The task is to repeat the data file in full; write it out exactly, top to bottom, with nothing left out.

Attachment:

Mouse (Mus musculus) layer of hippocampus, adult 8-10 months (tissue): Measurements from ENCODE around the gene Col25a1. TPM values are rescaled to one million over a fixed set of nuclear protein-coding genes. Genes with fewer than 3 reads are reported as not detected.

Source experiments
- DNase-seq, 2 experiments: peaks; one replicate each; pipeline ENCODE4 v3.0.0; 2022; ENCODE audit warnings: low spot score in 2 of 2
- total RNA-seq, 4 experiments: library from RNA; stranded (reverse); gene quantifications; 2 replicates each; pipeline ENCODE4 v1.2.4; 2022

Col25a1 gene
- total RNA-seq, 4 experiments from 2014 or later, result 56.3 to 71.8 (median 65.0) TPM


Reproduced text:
Mouse (Mus musculus) layer of hippocampus, adult 8-10 months (tissue): Measurements from ENCODE around the gene Col25a1. TPM values are rescaled to one million over a fixed set of nuclear protein-coding genes. Genes with fewer than 3 reads are reported as not detected.

Source experiments
- DNase-seq, 2 experiments: peaks; one replicate each; pipeline ENCODE4 v3.0.0; 2022; ENCODE audit warnings: low spot score in 2 of 2
- total RNA-seq, 4 experiments: library from RNA; stranded (reverse); gene quantifications; 2 replicates each; pipeline ENCODE4 v1.2.4; 2022

Col25a1 gene
- total RNA-seq, 4 experiments from 2014 or later, result 56.3 to 71.8 (median 65.0) TPM